>Breakfast at Gumusluk

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I guess I must’ve read about it in a book at some point… having breakfast in Gumusluk… wherever I got the idea, this has been a picture I have been carrying around in my mind for the longest time.  It doesn’t sound like an impossible task but I was never able to realize this in our past trips to the area.  We would be staying in a different section of Bodrum and usually come by in the evenings for dinner or to have tea at the teahouse in the town square,  something that is mentioned in most guidebooks.  I don’t know how many times we came by here for these, but never in the morning for breakfast. 
There is something that appeals to me about early mornings.  Every city or town has a special feel in the morning that distinguishes it from all the rest like no other time of day; whenever I travel I love to get up early to experience that mood which I feel is especially mine to discover.  It’s usually me and the locals that are up and about at such hours; I love the smells and the sounds that can be deciphered more clearly and give the place its essence. 
When I left for my summer vacation, the first goal I had in mind was to give myself a time-off from the chaos of my mind that tends to go into overdrive as soon as I wake up… aka… sleep late.  This has been working out quite nicely and I have been waking up at hours I can’t seem to recall waking up at, maybe ever.  Unfortunately, the season being what it is and the heat during the day limiting our activities has made it a little difficult for me to get to some of the places I had planned on going to.  Gumusluk was on the top of my list of places I wanted to visit and I finally realized my only chance might be if I get up early enough in the morning. 
I first came to Gumusluk more than twenty years ago, with my husband-to-be and the impression it has left on me is still unaltered; this has to be one of cutest little villages I know of anywhere.  At the time, it was just a couple of seafood restaurants situated around a little cove, a teahouse in the town square and a few shops. Today it is a lot more restaurants, gourmet cafes, art studios and beach clubs but the same charming atmosphere still prevails.  It is reached by driving through, olive groves, orchards, small villages and quaint dwellings for about fifteen minutes from the main road between Bodrum and Turgutreis, following the signs for Gumusluk or Myndos.  It is the end of the road and you have to park your car here and walk around on foot to enjoy all that Gumusluk has to offer. 
Just as I was getting ready for bed last night, I remembered that I still hadn’t been to Gumusluk and going to breakfast there would be my new experience of the week (on any kind of trip outside of my regular dwelling, I always try to do at least one new thing that I had never tried before) So, I got up at 7.30 this morning and was on my way in ten minutes.  I hadn’t been driving since I came here and I was a little intimidated at first but after the first couple of kilometers I was humming to the tunes of Radio Kos from across the sea (you can see the Greek Island Kos very clearly from our balcony.)  Even though I could make out most of the songs, listening to a radio announcer talking in a foreign language gave the whole experience an exotic edge.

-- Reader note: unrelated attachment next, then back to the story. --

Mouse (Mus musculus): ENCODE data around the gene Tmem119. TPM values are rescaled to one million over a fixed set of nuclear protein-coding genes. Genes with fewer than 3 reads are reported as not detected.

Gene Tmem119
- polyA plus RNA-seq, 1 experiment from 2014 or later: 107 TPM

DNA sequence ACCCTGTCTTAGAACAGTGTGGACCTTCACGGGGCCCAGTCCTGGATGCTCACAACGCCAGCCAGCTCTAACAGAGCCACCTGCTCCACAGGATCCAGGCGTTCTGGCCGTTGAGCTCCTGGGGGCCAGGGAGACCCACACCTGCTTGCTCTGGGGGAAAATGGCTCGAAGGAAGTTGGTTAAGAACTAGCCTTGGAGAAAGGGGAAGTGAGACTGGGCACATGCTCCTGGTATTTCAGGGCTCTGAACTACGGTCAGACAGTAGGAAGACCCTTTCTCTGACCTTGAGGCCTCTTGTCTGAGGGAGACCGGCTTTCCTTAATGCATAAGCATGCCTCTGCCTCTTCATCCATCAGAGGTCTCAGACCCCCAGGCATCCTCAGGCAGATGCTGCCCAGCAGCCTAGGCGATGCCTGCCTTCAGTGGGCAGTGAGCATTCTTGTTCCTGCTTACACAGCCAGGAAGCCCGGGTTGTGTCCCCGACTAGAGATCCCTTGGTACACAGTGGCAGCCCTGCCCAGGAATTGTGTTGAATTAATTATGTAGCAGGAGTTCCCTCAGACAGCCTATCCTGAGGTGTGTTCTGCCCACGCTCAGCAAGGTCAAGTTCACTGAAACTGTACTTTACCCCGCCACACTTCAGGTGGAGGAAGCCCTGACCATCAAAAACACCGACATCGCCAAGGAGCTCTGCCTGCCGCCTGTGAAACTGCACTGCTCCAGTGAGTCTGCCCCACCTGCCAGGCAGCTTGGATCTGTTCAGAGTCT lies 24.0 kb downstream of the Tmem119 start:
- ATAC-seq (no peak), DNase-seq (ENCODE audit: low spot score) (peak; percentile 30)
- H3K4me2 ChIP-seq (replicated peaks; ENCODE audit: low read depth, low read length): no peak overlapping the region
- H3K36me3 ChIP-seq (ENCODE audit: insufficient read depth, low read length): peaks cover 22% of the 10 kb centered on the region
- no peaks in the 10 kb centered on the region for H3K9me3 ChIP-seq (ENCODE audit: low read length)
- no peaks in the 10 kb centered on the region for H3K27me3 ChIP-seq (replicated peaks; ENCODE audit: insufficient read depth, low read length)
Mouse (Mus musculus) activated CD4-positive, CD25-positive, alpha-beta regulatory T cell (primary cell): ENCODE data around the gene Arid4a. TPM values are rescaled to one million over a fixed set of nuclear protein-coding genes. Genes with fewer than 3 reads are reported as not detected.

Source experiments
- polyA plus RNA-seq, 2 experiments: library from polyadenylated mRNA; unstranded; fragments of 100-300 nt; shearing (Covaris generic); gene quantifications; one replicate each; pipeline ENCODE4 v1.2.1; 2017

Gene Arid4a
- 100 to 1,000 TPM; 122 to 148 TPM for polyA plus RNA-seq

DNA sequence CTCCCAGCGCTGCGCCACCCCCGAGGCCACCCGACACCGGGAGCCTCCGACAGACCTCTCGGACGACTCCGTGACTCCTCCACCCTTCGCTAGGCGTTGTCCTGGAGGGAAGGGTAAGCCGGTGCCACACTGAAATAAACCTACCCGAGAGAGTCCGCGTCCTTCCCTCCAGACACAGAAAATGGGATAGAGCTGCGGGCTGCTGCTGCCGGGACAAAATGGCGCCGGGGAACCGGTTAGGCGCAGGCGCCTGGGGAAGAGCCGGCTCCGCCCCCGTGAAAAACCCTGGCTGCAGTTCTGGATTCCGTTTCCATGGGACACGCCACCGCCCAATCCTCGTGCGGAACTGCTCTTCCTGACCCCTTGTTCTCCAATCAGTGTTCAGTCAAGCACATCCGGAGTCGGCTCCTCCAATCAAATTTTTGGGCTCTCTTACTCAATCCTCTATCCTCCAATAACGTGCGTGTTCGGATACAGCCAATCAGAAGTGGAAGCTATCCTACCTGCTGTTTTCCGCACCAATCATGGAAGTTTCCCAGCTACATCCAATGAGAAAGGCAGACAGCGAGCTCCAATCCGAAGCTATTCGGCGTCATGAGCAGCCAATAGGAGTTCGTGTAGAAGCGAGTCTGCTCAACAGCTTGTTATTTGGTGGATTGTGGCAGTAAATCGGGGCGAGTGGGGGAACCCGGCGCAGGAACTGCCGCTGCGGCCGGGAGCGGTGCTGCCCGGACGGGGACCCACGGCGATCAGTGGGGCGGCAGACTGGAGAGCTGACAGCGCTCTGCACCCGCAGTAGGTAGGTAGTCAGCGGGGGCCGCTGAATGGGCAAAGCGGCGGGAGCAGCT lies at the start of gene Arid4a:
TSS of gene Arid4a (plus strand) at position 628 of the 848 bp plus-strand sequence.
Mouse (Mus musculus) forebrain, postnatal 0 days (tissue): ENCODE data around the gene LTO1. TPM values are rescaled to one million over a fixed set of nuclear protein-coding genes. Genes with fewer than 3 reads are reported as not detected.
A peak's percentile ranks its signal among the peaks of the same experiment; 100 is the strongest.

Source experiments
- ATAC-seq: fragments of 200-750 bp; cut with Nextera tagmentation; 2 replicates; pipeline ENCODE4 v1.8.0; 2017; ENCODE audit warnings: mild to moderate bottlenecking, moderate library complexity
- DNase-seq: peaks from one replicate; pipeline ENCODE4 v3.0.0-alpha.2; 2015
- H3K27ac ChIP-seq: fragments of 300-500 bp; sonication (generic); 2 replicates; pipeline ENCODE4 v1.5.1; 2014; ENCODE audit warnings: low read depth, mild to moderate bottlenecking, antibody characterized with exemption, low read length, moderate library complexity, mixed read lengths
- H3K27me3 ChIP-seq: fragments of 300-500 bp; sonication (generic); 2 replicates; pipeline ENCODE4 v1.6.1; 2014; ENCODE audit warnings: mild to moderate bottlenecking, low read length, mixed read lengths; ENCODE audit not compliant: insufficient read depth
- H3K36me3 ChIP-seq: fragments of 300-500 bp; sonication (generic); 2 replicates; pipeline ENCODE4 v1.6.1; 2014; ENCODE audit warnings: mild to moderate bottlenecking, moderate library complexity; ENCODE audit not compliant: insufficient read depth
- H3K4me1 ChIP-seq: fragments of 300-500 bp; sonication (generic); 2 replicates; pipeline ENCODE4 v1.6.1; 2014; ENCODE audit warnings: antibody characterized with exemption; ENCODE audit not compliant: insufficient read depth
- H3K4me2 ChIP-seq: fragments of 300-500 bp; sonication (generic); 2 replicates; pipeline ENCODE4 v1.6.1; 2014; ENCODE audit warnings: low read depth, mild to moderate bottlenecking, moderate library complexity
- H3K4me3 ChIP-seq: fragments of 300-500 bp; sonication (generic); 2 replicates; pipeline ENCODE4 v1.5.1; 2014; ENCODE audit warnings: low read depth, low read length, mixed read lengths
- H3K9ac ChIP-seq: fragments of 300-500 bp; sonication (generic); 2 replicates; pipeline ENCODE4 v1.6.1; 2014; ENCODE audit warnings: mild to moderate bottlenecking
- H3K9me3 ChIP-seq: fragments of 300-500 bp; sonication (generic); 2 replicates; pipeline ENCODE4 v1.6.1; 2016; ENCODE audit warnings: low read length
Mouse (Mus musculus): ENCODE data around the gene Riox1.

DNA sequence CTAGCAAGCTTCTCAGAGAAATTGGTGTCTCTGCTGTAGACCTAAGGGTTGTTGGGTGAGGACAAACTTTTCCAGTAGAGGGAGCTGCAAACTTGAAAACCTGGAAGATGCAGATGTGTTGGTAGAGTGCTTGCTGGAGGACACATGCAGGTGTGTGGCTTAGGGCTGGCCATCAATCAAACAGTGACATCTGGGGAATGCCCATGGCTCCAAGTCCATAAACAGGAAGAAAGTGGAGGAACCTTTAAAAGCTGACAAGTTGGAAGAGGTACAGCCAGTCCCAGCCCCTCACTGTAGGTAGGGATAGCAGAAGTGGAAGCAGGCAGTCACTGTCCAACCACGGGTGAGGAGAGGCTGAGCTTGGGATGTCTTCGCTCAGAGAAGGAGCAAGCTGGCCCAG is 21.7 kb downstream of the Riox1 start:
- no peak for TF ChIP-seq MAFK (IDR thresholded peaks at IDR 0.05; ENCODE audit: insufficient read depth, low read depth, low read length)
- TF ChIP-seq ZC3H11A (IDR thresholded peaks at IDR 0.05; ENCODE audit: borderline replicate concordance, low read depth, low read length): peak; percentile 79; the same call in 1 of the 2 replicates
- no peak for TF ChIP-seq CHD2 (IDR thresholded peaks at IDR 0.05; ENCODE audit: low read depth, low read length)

I finally arrived in Gumusluk and drove to the left of the parking lot in the middle of town and found a shady parking spot behind one of the restaurants.  I was so excited that I had to restrain myself from jumping out of my car and running.  What greeted me when I made it to the main street was better than I could’ve imagined.   I found myself in an old fashioned teagarden – these are similar to a bar or café in the town square of an old European town.  I walked around for a little bit and noticed that there were a lot of little cafes that offered breakfast.  The original teagarden I saw was the most appealing so I went back there and found myself a table right by the water and ordered my first glass of tea.  Turkish tea is brewed in a special kettle that sits atop a kettle of boiling water and it is drunk out of small, dainty glasses.  The whole ritual of having Turkish tea is one of my favorites, I love the afternoon tea as well as the tea we have with our breakfast.  There were a lot of wonderful smells permeating the air but all of them are made with flour so that was a pleasure I couldn’t enjoy this morning. 
There was a slight breeze that was running through the air and I could sit and listen to the lapping waves while I watched the colorful boats docked in the little cove.  I sat there for about two hours and enjoyed the morning.  Around 9.30 little by little people started to fill the tables around me and I realized it was time for me to go, the magical hour was over.  Just as I was leaving I noticed a woman preparing her fruit juice stand and recognized her from last year.  We chatted for a bit about how business was and the restaurants in the area and then I had to leave.  The ride back was just as enjoyable as the ride going in.  I had done one of the things I had always wanted to do, enjoyed it immensely and decided that I absolutely had to come back here with my husband the next time.  There indeed is something special about having breakfast at Gumusluk; I hope to repeat the experience as often as possible this next week.
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